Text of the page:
The redevelopment of the St. John's Terminal site could bring over 1,500residential units, many of them affordable, to the West Village, and the first images of what that project could look like are finally out, The Villager reports. Local residents aren't too thrilled about the proposed development, which entails razing the existing 1 million-square-foot St. John's Terminal building and erecting a 1.7 million-square-foot multi-building project, despite the benefits the developers say it would offer the community. For the time being, the plan is conceptual; it still needs to pass through a uniform land use review procedure (ULURP) before getting the go-ahead.
In a community meeting held this month, project architect COOKFOX presented designs for the Atlas Capital Group- and Westbrook Partners-developed project. The development's highlights include 500 units of affordable housing, of which 175 units are just for seniors. A little number crunching turns back that, at that rate, one-third of the projects apartments will be affordable, which is well above what's par for the course.
Here's how the plan breaks down: The tallest residential building proposed for the site, at 430 feet tall, will be fully market rate and sit at the northern end of the development. The 175-unit senior housing building will also be in this area, as will 40,000 square feet of retail—the developers suggest bringing in a Trader Joe's. There's also an additional 105,000 square feet of basement space for a big box-type store, as per the developer's suggestions. The middle section of development will include a smaller residential building with almost equal market rate and affordable apartments spread throughout, and a small garden adjacent to this building would connect it to the another fully market-rate residential building. The southern portion of the development will hold a set of mews and a350-room hotel.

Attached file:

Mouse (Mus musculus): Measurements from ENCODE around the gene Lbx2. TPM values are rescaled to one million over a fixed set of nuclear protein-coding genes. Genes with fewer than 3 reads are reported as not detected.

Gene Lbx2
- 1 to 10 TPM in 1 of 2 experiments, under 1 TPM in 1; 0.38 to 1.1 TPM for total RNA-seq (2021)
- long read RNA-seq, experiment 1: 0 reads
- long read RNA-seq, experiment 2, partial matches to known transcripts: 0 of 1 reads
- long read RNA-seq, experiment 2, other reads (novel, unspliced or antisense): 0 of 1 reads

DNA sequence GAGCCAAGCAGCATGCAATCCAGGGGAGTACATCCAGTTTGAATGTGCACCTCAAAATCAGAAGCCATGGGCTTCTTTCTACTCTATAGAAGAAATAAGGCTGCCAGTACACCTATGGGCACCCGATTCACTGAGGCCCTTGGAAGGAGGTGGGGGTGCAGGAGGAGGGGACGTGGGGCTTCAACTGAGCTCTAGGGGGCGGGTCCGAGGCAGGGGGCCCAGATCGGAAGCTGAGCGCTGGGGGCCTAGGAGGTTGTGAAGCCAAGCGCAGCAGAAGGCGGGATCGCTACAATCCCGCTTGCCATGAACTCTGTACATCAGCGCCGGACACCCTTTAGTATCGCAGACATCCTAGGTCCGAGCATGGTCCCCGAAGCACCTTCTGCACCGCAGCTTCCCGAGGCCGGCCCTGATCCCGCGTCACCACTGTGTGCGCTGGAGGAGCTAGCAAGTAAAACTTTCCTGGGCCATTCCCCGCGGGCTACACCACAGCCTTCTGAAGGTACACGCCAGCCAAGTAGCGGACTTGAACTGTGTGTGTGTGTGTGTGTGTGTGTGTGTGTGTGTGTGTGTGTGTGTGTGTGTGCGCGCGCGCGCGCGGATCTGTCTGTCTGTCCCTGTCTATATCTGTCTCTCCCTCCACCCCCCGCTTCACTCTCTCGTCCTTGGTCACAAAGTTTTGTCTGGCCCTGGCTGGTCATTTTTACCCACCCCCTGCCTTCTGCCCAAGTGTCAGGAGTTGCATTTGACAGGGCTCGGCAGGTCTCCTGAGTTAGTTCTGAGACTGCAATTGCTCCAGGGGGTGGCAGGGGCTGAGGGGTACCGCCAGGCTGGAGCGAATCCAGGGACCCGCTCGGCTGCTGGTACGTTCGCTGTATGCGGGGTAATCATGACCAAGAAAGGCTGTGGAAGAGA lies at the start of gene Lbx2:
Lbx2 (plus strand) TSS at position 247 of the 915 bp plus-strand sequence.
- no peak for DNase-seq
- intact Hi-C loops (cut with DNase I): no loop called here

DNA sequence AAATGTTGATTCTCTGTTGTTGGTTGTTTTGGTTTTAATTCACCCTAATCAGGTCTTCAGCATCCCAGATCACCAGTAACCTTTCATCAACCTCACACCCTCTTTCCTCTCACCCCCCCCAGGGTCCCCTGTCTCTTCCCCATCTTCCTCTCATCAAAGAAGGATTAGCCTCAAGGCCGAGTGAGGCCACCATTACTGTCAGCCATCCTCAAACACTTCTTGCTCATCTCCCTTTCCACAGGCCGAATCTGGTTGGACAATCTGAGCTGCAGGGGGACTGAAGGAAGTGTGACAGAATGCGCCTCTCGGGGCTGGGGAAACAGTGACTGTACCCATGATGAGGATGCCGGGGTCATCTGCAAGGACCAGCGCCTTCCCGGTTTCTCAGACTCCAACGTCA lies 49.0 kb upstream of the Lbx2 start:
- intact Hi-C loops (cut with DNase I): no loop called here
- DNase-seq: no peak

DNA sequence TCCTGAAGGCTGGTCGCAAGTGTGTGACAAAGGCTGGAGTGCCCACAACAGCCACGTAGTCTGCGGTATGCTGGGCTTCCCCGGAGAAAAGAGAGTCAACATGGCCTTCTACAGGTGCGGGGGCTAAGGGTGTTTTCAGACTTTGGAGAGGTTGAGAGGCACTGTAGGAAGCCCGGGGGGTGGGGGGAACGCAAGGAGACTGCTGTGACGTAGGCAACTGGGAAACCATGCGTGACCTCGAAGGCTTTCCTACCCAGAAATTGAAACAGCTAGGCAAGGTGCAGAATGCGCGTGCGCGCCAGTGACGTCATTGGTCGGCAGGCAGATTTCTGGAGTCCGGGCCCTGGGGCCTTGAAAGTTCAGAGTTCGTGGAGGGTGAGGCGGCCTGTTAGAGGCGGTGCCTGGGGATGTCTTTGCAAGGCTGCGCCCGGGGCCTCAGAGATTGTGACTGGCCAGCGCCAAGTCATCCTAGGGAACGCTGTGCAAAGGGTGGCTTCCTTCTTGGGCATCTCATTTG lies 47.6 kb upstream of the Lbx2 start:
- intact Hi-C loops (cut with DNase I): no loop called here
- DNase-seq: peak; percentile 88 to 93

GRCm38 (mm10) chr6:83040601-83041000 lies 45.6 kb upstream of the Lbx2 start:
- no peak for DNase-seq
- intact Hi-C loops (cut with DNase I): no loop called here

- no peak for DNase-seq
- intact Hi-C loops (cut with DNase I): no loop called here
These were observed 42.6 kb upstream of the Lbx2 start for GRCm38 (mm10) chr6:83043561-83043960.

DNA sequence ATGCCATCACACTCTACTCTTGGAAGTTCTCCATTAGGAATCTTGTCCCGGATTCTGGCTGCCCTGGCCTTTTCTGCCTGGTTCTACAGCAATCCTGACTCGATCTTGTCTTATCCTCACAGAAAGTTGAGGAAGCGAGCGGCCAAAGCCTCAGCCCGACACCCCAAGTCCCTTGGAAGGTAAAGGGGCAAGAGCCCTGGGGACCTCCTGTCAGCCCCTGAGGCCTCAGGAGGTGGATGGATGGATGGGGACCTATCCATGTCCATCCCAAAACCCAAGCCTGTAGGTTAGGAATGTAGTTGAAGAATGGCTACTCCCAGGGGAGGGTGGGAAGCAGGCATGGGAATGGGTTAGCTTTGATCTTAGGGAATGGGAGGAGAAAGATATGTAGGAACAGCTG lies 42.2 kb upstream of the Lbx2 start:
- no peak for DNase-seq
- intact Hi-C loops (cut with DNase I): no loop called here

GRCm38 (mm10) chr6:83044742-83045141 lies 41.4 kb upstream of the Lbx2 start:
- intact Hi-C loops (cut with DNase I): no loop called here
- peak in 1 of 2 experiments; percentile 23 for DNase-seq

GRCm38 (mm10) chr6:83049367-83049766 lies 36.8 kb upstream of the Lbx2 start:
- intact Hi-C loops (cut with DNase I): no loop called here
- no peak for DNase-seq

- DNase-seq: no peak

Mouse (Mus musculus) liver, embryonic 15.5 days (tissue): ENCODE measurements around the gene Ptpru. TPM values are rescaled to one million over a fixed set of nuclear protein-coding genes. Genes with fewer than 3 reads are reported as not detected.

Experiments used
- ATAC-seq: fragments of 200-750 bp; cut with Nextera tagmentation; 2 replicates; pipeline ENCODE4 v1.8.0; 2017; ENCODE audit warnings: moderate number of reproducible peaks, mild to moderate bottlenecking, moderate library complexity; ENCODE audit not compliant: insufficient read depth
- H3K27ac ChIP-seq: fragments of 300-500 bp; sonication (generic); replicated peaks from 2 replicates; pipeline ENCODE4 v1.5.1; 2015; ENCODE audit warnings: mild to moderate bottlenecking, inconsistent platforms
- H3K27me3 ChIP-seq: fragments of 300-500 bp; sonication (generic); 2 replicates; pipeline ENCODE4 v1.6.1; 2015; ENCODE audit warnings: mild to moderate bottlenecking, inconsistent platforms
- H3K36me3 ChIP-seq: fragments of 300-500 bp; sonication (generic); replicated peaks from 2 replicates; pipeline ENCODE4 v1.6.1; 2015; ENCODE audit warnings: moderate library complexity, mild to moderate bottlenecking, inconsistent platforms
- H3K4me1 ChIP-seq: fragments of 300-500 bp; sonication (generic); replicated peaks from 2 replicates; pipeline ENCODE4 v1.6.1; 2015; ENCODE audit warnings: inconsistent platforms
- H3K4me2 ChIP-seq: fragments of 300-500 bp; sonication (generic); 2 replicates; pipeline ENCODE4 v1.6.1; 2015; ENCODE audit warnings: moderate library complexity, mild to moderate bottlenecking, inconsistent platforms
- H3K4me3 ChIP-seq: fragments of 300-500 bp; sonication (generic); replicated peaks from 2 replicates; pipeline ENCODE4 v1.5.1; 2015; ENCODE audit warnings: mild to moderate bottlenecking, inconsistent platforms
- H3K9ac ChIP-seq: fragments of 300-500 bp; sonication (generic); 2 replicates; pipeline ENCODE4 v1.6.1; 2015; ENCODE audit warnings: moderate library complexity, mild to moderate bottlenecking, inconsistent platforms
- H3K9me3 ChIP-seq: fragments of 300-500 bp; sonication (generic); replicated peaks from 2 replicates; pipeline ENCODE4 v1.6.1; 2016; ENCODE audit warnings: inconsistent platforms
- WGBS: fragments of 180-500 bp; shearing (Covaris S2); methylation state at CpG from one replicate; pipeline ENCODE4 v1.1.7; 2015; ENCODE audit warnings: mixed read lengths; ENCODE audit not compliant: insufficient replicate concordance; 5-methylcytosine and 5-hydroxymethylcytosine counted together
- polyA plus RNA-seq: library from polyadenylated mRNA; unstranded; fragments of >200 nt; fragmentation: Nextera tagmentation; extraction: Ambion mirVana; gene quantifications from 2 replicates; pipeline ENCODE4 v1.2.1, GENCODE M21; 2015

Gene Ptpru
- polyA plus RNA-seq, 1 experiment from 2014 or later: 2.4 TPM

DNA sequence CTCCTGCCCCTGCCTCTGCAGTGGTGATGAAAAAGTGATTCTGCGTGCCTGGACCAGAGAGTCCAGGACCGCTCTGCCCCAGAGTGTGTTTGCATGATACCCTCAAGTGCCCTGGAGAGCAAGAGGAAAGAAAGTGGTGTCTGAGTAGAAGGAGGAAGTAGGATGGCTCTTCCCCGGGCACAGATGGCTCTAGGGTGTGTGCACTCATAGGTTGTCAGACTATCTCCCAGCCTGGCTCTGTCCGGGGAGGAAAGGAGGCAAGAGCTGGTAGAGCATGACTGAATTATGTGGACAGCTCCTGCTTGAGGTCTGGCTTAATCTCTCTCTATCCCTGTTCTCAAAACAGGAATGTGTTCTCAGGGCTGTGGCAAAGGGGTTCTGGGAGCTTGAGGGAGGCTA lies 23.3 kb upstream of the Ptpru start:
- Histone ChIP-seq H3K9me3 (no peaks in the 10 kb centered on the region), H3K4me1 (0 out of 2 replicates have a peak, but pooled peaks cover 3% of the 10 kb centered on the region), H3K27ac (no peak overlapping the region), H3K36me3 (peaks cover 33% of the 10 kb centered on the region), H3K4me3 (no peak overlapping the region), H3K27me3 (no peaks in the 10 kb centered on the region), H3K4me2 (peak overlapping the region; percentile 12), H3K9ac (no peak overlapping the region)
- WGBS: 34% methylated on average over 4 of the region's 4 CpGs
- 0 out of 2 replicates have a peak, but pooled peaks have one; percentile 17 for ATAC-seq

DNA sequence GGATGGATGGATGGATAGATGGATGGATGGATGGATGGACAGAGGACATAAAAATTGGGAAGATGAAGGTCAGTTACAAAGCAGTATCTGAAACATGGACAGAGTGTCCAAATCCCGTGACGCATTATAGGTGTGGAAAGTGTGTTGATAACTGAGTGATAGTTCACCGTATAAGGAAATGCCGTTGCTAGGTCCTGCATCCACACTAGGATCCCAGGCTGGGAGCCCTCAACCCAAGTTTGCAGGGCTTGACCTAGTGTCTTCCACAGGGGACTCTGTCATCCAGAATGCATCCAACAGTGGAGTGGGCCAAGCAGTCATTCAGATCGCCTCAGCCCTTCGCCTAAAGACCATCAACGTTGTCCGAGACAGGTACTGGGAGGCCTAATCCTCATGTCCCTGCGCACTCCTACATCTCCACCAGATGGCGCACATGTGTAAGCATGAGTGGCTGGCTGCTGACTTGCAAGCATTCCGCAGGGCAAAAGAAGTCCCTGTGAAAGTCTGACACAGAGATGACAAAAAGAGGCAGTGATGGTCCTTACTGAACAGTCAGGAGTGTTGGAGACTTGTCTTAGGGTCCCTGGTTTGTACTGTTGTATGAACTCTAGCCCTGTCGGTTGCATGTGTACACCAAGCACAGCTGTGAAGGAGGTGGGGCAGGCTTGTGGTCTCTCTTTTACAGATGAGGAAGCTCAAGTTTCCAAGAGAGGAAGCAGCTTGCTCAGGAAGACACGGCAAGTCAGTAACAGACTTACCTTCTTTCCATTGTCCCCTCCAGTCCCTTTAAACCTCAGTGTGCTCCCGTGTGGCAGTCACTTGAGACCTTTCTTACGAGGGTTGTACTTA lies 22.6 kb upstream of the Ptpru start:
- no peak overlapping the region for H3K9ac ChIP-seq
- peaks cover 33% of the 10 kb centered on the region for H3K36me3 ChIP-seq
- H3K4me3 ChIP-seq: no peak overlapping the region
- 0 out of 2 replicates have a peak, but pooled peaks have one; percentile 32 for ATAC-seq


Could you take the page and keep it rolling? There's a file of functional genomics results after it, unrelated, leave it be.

The plan also includes publicly accessible park space. When St. John's Terminal was still in use, platforms connected it to the elevated railway track that now makes up the High Line. Under COOKFOX's plan, those platforms will be converted into mini elevated park space, much like the High Line.
If the plan moves forward, the developers will pay $100 million to the city to purchase Pier 40's air rights for the redevelopment of the terminal. In turn, those funds can be pumped back into the crumbling pier, which is in urgent need of repair.
Neighborhood residents are so up-in-arms because they believe the development does not address the burden it will add to the limited amount ofschools in the area, the fact that they need more medical facilities, and how the flood protection mechanism for this development might endanger the homes of other residents in the area.
"The tallest building in this plan is equal to the Trump Soho," Andrew Berman, the director of the Greenwich Village Society for Historic Preservation, told The Villager. "The overall project is equal to six Trump Sohos."
If the proposed development does not pass the ULURP process, the developers may move ahead with an as-of-right development, which wouldn't allow for the residential buildings the developer is looking to add.
At the community meeting, the developers assured that this will be the first of several discussions with the community in terms of designs and proposals before the project moves forward.